Greece will start rolling out coronavirus vaccinations in migrant camps of Lesbos, Samos and Chios islands on Thursday, a government official has said.
“Vaccination, which will be carried out with Johnson & Johnson, will take place every Thursdays and Fridays in the northern Aegean islands with staff specially sent from Athens,” Asylum Secretary Manos Logothetis said on Wednesday.
“But only 15% of asylum seekers have so far expressed interest in being vaccinated,” he added.
“Considering that an estimated 30% of this population is under 18 and another 30% have already been infected, the road to asylum seekers’ immunity (…) is short and we will succeed,” Logothetis told ANA news agency.
An estimated 9,400 people are currently living in migrants camps on the northern Aegean islands, according to the UN High Commissioner for Refugees.
‘Not a priority’
Greece has faced criticism from human rights groups for not including migrants and refugees earlier in its vaccination strategy.
Government spokesperson Aristotelia Peloni sparked controversy when she said in a news conference earlier this year that migrants were not a priority.
“Others have priority, mainly elders (…) and vulnerable groups that will soon be added into the program regardless of age,” she told reporters.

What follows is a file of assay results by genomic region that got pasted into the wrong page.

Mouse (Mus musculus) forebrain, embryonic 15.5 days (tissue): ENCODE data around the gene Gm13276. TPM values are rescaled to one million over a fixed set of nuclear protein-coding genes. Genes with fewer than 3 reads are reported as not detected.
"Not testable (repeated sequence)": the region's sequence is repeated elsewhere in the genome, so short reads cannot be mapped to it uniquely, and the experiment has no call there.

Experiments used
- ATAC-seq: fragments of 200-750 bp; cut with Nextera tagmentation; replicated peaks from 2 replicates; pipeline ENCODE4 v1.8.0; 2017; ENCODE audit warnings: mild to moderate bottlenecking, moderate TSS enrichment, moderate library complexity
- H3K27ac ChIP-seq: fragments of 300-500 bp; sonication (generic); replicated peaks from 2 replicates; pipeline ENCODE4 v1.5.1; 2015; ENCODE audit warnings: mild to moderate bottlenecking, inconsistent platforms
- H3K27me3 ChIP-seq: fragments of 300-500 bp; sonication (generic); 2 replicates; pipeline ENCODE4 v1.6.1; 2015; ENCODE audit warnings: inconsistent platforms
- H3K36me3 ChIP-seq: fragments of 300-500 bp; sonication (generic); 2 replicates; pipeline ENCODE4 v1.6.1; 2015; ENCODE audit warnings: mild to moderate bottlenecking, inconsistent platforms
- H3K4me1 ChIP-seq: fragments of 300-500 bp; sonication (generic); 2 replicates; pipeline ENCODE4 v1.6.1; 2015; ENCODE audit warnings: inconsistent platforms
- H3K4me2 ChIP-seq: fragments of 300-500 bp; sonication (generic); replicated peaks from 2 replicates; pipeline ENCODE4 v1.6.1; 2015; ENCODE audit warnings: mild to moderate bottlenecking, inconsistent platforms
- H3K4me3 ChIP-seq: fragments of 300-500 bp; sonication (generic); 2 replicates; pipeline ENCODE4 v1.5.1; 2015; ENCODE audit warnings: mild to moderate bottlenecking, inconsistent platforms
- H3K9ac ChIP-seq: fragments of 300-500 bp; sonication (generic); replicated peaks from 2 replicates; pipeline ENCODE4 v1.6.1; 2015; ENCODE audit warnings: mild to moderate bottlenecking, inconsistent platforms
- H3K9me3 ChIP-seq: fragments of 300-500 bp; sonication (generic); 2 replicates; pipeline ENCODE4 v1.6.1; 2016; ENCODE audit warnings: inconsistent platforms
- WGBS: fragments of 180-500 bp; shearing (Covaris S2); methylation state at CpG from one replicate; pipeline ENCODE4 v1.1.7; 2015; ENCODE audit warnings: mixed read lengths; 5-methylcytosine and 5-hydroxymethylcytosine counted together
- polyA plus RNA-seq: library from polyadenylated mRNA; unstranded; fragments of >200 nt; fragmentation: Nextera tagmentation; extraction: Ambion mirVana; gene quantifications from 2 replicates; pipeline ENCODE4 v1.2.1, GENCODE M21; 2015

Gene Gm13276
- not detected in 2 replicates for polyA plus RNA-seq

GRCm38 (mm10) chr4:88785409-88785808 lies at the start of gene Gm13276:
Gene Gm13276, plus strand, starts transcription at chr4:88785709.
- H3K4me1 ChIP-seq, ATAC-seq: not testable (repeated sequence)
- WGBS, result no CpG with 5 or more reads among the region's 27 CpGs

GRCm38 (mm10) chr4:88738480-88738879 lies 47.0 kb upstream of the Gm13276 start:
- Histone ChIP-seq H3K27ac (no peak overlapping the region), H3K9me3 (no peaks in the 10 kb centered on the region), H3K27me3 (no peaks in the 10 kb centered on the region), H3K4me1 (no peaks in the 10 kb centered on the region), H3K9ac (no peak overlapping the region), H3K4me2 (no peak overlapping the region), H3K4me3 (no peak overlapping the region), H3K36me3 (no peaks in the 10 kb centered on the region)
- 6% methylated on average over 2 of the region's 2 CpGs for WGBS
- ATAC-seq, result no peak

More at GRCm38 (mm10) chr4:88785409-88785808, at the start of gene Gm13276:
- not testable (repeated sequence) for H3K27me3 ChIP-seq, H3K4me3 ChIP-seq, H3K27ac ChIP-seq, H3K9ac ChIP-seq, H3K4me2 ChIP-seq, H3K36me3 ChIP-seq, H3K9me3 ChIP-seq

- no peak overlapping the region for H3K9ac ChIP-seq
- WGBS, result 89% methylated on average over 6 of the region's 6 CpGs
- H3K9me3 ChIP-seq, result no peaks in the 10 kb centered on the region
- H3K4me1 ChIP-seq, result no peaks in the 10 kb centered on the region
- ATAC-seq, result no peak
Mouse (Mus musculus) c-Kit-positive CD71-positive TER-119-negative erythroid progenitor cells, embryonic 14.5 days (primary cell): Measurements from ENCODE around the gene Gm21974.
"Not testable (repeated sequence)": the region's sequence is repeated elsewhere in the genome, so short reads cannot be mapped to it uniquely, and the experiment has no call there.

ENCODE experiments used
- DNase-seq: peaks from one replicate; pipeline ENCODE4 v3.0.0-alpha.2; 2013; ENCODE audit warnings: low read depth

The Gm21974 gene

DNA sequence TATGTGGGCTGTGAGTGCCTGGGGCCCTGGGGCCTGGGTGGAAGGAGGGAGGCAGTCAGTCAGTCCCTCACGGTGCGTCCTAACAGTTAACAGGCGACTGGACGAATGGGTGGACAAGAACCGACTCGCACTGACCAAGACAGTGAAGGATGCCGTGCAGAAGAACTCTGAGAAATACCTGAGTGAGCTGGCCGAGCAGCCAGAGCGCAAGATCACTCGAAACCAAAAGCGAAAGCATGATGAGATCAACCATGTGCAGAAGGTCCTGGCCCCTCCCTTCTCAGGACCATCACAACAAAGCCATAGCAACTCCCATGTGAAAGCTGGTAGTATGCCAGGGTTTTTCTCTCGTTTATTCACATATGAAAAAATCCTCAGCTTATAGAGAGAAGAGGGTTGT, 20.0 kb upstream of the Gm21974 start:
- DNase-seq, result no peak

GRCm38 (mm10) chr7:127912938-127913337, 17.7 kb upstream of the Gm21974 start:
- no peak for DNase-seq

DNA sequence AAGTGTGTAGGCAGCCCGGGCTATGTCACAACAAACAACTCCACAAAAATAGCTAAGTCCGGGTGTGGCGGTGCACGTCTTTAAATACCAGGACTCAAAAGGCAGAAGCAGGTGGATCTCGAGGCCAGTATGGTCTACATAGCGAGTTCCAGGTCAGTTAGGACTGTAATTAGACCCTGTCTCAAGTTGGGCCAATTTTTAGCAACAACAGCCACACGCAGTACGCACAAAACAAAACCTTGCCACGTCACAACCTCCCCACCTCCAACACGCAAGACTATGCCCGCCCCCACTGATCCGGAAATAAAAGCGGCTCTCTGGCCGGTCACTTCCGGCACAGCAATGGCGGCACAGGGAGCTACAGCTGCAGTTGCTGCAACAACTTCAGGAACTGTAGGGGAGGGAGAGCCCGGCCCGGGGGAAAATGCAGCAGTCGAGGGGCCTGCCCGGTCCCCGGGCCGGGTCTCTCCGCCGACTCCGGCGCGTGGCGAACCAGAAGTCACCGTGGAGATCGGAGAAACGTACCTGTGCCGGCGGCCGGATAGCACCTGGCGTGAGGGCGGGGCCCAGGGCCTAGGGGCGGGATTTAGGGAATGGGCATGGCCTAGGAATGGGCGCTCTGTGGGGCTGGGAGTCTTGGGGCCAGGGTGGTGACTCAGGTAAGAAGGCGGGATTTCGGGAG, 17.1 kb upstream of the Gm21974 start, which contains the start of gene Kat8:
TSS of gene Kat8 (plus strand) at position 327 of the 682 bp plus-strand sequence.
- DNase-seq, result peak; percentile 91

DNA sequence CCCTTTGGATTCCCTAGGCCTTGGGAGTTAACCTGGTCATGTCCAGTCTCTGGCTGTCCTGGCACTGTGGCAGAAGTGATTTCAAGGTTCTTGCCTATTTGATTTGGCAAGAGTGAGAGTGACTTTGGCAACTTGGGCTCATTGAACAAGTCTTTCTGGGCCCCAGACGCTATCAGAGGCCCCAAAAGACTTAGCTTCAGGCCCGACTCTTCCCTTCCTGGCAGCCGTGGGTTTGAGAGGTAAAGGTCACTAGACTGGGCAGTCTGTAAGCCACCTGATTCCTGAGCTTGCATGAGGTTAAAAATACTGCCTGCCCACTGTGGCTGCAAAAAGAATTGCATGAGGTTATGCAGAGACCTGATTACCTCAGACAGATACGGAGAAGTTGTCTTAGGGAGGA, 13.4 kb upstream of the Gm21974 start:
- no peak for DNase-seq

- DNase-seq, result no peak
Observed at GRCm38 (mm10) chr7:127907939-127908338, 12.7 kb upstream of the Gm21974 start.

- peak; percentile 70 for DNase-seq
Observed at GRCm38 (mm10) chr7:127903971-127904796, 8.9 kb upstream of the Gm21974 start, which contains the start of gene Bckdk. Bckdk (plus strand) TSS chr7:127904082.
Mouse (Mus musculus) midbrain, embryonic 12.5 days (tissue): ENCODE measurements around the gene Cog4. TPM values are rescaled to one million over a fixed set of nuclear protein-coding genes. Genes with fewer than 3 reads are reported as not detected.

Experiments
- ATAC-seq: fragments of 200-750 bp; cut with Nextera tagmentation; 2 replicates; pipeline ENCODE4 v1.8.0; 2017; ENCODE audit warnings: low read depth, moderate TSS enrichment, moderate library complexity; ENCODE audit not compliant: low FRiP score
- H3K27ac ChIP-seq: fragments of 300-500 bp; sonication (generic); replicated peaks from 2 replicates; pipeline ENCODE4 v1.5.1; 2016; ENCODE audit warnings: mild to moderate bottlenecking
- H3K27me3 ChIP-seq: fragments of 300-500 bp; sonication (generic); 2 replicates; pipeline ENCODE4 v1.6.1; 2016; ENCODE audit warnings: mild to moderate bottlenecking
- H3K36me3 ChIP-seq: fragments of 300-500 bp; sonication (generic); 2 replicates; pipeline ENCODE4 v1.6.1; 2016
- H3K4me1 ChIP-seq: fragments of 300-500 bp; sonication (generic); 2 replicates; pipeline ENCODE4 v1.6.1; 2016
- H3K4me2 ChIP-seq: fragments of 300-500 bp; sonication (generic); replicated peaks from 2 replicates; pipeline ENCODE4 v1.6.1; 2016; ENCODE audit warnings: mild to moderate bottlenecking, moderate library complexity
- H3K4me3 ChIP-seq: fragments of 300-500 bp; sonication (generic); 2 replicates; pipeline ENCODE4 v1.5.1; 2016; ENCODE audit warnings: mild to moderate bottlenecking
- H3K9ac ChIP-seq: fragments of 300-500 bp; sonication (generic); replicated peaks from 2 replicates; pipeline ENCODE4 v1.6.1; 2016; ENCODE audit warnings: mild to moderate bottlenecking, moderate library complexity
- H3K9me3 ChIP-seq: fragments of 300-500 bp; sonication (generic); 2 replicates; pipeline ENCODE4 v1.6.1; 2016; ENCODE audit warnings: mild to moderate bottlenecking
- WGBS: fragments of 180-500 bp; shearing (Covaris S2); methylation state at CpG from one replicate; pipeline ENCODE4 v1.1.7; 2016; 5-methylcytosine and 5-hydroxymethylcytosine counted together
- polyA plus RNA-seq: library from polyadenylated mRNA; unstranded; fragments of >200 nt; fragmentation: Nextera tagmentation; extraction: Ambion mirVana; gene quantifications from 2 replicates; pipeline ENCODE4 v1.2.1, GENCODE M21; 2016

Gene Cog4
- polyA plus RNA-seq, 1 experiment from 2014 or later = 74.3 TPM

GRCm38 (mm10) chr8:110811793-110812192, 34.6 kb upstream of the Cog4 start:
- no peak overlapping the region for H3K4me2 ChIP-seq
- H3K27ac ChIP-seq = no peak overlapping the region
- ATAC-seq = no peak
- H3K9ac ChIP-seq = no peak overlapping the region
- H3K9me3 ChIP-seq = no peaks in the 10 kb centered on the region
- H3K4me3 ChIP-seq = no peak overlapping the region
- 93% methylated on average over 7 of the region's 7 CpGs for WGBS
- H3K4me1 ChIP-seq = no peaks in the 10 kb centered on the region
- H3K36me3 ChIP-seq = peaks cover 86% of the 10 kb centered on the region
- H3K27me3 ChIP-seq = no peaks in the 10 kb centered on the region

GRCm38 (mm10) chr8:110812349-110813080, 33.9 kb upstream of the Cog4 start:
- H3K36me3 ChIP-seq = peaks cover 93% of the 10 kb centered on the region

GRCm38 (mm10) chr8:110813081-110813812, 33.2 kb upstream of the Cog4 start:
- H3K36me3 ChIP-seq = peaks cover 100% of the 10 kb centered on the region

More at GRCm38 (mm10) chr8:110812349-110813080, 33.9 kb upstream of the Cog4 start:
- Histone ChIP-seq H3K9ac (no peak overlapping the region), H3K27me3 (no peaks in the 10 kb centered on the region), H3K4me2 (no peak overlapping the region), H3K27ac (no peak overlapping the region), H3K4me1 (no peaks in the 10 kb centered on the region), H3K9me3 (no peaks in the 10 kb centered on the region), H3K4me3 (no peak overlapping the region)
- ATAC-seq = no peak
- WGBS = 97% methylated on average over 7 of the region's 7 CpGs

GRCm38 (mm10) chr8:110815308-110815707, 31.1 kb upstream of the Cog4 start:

Euro-Mediterranean Human Rights Monitor, an NGO based in Switzerland, slammed at the time “Greece’s discriminatory vaccination practises.”
“Migrants living in refugee camps are more susceptible to Covid-19 than the general Greek population, because of the overcrowding, the impossibility to keep social distancing, the lack of access to water, sanitation and hygiene facilities and the restricted access to healthcare,” the non-profit said.
Human rights groups have long criticised the poor living conditions and hygiene in these camps, where asylum-seekers must wait for their applications to be processed.
They also note that migrants living in these camps have faced continued pandemic restrictions of movement since 2020, even when the lockdown was suspended or eased for the general population.